Analyst: Apple could move 30 million iPhones this Christmas quarter

“With a new iPhone expected in October, Apple is poised to reap record sales of the device in its December quarter — far beyond some of Wall Street’s more aggressive estimates,” John Paczkowski reports for AllThingsD. “How far?”

“BTIG analyst Walter Piecyk, whose official estimate calls for Apple to sell 21.5 million in the fourth quarter of this year, argues it could end up selling 30 million — 10 million of them in the U.S. alone,” Paczkowski reports. “‘Since the iPhone 4 has been launched we estimate that AT&T and Verizon have represented 30 percent of Apple’s unit volume,’ Piecyk wrote in a note to clients Wednesday. ‘If the US continues to represent 30 percent of Apple’s iPhone sales, it would imply a global iPhone demand for as many as 30 million iPhones in calendar Q4…'”

Read more in the full article here.

[Thanks to MacDailyNews Reader “Edward Weber” for the heads up.]


  1. That number I think is unattainable. When is the iPhone 5 launching? September? October? Unless they’ve built up sufficient stocks then demand is likely to overwhelm supply. Apple is launching too late in the year for manufacturing capacity to catch up to demand. They’d be lucky to sell 15 million iPhones.

  2. Again, WSJ, trying to mitigate the rise of apple pps. Notice how they have not carried macquaries estimate of 27 million this Q and 40 million in the December Q.

    Apple now has 114K points of sales. Averaging out 4 units sold per store, would mean potentially 41 million per Q. This is without china telecom, china mobile, docomo, kdd, sprint, tmobile-USA.

  3. It should be easy as long as manufacturing and assembly can keep up with demand. Hopefully, we won’t see any Antennagate repeats. I guess all three China deals will be complete by that time, so I don’t see much of a problem with demand for 30 million iPhones.

    I’m only concerned with supply. Supplying 8 to 10 million iPhones a month doesn’t seem to be such a small task as any small glitches can cause major time delay problems. Apple may have simplified the manufacturing process with the iPhone to take less assembly time. Apple may have done away with the back glass and replaced it with something else. I’d heard they’re using some new process for the touch displays, so that may take less time also. We really don’t know the problem points of assembly that Apple and Foxconn may have overcome.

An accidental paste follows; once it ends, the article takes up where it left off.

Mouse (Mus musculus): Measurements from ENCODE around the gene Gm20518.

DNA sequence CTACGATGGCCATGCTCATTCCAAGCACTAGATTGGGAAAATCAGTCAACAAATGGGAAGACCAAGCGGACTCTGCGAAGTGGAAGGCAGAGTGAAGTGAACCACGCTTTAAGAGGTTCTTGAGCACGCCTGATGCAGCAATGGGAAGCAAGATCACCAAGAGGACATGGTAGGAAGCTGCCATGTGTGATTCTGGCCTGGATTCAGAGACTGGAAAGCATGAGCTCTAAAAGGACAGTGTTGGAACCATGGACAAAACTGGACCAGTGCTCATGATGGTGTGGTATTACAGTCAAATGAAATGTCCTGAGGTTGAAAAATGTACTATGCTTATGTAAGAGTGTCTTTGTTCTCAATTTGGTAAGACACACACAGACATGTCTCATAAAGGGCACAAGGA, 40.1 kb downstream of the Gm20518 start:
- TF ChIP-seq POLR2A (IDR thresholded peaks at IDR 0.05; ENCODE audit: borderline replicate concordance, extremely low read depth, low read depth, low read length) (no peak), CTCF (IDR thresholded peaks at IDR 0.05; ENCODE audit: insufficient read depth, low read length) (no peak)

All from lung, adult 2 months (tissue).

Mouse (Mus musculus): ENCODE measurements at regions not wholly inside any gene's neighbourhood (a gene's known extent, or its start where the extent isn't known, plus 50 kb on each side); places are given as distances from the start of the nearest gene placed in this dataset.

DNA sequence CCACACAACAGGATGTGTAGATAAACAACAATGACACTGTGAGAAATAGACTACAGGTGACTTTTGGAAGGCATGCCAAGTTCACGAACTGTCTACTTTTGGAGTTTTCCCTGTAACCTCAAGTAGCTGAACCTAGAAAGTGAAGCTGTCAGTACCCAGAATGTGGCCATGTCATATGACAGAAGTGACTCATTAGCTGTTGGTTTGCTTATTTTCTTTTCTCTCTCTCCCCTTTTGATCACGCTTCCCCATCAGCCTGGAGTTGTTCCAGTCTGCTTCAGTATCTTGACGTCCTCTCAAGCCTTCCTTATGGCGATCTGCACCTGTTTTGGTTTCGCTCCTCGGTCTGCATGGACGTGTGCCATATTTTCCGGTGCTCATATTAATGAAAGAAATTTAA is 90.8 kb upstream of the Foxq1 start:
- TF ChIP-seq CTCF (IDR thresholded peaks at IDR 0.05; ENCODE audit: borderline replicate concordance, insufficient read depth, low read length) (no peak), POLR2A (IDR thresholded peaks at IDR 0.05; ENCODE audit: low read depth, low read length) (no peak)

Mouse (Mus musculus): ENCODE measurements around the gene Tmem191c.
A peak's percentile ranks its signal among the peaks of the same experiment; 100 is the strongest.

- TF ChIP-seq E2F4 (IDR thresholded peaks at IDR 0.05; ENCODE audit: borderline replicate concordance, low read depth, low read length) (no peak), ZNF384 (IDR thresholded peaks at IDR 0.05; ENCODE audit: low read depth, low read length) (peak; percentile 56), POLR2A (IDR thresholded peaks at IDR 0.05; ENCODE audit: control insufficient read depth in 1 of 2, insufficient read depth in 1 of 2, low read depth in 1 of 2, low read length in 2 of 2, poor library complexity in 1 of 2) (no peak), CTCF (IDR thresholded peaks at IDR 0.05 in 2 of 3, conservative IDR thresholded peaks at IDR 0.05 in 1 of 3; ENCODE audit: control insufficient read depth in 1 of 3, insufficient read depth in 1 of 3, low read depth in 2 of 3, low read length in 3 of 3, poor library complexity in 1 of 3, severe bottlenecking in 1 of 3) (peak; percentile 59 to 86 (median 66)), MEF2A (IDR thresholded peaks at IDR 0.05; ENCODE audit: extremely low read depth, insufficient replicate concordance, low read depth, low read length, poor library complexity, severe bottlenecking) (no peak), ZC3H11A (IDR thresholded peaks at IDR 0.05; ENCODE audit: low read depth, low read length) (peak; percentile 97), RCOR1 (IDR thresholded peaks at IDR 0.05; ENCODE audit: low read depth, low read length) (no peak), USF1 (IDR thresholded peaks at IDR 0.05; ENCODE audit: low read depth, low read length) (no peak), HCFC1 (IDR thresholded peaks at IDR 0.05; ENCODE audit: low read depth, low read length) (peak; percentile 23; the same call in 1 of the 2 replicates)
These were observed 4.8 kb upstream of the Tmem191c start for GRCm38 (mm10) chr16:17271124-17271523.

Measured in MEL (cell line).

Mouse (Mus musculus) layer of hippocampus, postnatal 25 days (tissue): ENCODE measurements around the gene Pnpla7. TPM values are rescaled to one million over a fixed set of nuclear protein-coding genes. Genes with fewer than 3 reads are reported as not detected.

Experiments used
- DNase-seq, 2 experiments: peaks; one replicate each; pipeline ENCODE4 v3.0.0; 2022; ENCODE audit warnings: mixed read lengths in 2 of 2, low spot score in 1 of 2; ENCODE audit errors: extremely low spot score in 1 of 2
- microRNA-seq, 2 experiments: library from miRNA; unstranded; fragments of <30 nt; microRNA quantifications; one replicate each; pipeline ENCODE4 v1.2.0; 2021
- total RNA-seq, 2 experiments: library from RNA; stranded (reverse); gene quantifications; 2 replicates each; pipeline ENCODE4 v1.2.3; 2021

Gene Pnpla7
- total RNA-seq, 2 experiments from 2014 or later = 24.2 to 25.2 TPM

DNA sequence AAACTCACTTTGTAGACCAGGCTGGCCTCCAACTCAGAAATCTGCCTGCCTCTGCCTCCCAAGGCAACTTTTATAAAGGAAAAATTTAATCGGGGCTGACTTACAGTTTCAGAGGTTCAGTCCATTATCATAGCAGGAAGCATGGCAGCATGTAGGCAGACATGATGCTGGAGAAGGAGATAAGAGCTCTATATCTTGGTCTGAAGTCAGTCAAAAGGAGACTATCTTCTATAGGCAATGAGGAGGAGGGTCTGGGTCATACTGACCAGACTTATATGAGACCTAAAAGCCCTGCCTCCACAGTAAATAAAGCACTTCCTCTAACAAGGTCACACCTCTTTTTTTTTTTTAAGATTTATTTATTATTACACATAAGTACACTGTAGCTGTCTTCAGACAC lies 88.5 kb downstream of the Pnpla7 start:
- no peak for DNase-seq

Its futile to speculate about what Apple can and cannot do to meet iPhone demand.

  4. I agree that It will depend on manufacturing abilities. If they are able to get them made fast enough and in customer hands then it will certainly garner record sales. Only two things will hold sales back; production issues or a flawed product. After antenna-gate I do not expect any flaws, but production issues are always a wild- card.

  5. Analysts should use the following formula:

    A = number of iPhone retailers
    B = number of Apple stores
    C = number of carriers
    D = number of out of contract consumers
    E = number of early upgrade customers
    F = state of economy
    G = seasonal fluctuation
    H = competitive offerings
    I = significance of upgraded spec
    J = timing of release
    K = marketing budget
    L = health of Steve Jobs
    X = production capacity

    Number of units sold = X

  6. Actually analysts should use this formula.

    F = number of fake iPhone stories
    U = number of lies Apple stores
    C = number of bullshit carriers
    K = number of the Roy Slaven & HG Nelson TV shows (100’s) (X)
    I = number of new customers to Apple
    N = significance of competition (0)
    G = seasonal fluctuation of chocolate coffee pots
    A = competitive offerings by opposition (0)
    N = significance of upgraded spec reiterated (0)
    A = competitive offerings redux (0)
    L = marketing budget of Tide laundry detergent
    Y = creativity of lies told by Eric Schitt
    T = production capacity of Lithgow Tools
    S = timing of Harry Potter film release

    X = cx

    X =

    X = the twenty-fourth letter in the basic modern Latin alphabet.

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